We have written before that businesses do not necessarily have to have written contracts to form a binding contract. If a customer verbally offers to pay you $200 to do X, and you verbally agree to do X for $200, you may have a binding contract. To form an oral contract, there must be an offer, an acceptance, and mutual assent. This last requirement, also called “meeting of the minds,” means that you both agree to the terms of the contract – which can be tricky if the contract is not written down.
Even though oral contracts are valid, we always recommend contracts in writing because (1) then there is proof that the parties contracted with each other, other than just two people’s versions of the truth, and (2) there are oftentimes many more terms and conditions other than X and the price that need to be included in the contract. What time does X have to be completed? When is payment due? Inclusions/exclusions? For example, if X is painting a house, does the painter include white paint on the front porch railings but exclude the stain on the wood deck?
If you and the customer are not on the same page and do not have a “meeting of the minds” as to these terms, there can be no contract. However, if you hand your customer a piece of paper with terms and conditions written on it, that is simply an offer (or a counteroffer to their offer). How do you know the agree to the terms? This is why people get their customers to sign it, which acknowledges that they agree to the terms (even though a signature is NOT a legal requirement to form a contract).
For a lot of our clients, written contracts and signatures just aren’t practical. The house painter is going to want the homeowner client to agree to the terms and conditions BEFORE the painter buys supplies and drives out to the house, for example.
These days, everyone has e-mail. A lot of our clients are already utilizing e-mail to send their customers appointment reminders and quotes. Why not incorporate terms and conditions into the email? To legally guarantee that those e-mailed terms are incorporated into the contract, the customer would need to take some affirmative step to acknowledge that they’re agreeing to it. They could hit reply to the e-mail and say they agree to everything, you could include a way for them to electronically sign a document, or you could utilize software that allows the customer to click “I agree” or “I disagree” to the terms. This latter example is called “click-wrap” and technology companies like Apple have been using it for years to get consumers to agree to their terms of service. Click-wrap contracts are universally upheld as long as some procedures are put in place, like allowing the customer to click “I disagree,” putting the terms and conditions near the “I agree” button, and allowing the customer to download or print the terms of service.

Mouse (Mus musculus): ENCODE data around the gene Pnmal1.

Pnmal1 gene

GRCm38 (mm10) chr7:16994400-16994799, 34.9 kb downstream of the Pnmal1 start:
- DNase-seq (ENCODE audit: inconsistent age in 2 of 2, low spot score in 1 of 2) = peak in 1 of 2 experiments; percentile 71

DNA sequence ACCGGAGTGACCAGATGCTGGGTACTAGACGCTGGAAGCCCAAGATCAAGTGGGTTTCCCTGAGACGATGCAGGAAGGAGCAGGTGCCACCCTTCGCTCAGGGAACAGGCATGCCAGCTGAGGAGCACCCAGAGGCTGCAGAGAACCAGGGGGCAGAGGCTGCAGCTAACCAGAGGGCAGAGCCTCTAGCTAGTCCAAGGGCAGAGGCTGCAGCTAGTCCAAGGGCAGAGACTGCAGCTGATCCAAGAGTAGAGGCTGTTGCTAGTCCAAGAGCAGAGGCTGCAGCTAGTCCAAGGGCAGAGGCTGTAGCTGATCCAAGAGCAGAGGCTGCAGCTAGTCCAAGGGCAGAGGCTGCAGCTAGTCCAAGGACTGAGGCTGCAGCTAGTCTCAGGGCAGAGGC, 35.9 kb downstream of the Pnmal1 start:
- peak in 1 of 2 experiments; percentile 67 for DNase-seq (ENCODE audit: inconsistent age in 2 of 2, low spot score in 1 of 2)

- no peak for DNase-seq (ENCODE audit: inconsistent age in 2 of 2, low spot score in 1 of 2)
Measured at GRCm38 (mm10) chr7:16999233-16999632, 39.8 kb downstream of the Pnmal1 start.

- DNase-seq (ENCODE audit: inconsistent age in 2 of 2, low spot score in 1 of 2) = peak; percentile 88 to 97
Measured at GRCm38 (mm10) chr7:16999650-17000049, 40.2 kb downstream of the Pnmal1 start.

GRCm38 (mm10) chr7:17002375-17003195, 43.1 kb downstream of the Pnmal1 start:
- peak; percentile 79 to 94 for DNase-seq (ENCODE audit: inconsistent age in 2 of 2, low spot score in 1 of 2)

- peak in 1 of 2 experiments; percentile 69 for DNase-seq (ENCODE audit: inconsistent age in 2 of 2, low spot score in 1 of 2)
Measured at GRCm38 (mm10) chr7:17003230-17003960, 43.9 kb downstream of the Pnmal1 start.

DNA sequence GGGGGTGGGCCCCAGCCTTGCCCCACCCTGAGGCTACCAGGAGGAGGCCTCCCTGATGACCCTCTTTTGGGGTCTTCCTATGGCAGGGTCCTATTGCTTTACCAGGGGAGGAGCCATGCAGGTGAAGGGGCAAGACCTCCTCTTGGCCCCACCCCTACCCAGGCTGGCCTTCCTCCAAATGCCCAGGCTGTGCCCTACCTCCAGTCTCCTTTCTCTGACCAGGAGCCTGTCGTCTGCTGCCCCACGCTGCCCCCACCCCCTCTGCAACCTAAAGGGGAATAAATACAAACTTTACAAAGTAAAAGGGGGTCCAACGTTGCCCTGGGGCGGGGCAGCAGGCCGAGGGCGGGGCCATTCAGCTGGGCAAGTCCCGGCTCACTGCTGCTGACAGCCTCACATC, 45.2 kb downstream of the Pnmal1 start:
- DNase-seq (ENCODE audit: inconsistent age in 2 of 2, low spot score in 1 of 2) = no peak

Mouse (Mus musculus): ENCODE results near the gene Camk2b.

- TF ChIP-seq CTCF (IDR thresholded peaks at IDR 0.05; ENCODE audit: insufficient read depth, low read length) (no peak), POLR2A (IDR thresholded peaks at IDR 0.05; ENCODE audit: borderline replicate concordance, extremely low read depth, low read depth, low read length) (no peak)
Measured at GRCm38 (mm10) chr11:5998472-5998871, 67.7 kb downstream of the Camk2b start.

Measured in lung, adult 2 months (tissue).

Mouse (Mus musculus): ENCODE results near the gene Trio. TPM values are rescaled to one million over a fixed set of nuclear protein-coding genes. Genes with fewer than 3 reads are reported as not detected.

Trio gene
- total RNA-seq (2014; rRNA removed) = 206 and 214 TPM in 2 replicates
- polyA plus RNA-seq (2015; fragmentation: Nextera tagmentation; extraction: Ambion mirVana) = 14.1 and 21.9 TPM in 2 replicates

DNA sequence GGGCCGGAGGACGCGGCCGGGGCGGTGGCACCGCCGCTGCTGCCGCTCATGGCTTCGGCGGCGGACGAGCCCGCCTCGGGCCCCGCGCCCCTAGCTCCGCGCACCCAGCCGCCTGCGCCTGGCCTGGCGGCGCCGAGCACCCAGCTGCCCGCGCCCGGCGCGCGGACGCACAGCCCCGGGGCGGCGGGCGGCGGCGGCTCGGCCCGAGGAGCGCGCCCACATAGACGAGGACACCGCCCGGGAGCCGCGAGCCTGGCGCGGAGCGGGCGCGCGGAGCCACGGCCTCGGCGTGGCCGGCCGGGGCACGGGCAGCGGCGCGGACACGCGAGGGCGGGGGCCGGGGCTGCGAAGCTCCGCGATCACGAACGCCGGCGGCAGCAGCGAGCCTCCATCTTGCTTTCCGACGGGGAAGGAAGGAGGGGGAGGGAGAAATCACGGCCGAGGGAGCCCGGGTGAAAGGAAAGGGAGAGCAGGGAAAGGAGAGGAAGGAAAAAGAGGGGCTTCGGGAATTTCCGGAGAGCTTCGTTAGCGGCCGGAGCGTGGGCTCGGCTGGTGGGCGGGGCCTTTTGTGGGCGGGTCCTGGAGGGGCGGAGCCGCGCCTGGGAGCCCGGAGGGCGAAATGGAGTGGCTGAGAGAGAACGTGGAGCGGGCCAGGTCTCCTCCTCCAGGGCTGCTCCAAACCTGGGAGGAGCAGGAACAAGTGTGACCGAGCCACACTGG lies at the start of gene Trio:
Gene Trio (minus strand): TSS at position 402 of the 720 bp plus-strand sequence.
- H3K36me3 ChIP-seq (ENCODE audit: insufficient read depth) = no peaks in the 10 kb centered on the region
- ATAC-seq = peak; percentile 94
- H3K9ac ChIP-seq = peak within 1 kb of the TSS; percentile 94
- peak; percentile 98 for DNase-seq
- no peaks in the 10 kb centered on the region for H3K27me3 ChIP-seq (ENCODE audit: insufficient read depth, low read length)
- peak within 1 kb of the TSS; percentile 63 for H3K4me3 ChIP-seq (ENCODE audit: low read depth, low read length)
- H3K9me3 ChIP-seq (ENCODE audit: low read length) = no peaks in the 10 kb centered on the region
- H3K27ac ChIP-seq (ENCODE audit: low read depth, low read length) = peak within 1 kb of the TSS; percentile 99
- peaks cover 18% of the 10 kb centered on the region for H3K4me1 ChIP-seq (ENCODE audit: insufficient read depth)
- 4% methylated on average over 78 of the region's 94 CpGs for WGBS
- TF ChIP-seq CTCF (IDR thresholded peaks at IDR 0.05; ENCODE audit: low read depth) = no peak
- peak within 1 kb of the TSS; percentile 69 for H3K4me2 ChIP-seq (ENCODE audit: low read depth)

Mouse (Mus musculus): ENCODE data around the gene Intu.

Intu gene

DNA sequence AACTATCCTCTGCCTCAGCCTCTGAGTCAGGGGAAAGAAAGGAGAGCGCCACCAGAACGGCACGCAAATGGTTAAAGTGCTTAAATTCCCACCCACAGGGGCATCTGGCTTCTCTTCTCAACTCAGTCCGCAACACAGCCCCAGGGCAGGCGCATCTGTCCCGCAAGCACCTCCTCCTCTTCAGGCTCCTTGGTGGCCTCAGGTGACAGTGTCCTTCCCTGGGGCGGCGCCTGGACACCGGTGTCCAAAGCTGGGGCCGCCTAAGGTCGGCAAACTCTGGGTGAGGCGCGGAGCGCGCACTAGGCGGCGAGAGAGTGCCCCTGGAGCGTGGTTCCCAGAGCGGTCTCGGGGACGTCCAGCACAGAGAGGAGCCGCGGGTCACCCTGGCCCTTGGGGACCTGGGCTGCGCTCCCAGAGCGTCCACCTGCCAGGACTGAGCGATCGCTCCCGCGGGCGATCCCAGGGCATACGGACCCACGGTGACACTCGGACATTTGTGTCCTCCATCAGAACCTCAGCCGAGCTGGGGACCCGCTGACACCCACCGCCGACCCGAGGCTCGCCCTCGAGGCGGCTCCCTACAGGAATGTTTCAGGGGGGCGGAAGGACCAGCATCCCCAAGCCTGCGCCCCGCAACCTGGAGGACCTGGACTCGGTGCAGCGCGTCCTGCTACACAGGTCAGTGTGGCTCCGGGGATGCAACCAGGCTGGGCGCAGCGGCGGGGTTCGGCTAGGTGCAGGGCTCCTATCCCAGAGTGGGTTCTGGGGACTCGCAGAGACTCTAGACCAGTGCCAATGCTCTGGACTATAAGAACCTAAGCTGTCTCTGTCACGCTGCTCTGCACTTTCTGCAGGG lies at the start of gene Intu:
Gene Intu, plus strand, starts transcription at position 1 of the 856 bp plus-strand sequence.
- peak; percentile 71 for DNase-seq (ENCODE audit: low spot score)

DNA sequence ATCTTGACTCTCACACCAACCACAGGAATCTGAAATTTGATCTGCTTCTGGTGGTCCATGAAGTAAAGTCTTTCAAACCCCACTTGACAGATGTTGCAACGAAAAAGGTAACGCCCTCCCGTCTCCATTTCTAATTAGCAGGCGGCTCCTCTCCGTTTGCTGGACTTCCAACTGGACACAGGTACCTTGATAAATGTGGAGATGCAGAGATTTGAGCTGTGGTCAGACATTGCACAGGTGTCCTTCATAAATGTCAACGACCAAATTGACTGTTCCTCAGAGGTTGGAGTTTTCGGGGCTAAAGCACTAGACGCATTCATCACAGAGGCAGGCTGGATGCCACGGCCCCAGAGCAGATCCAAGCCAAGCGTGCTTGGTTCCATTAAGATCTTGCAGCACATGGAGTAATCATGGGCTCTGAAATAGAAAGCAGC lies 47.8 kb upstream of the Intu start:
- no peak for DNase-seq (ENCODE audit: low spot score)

Putting all the terms of the contract in writing helps to avoid confusion between the parties and prevent potential lawsuits if customers become unhappy. Please keep Jesson & Rains in mind if you or a colleague needs assistance drafting a click-wrap contract or other terms and conditions.
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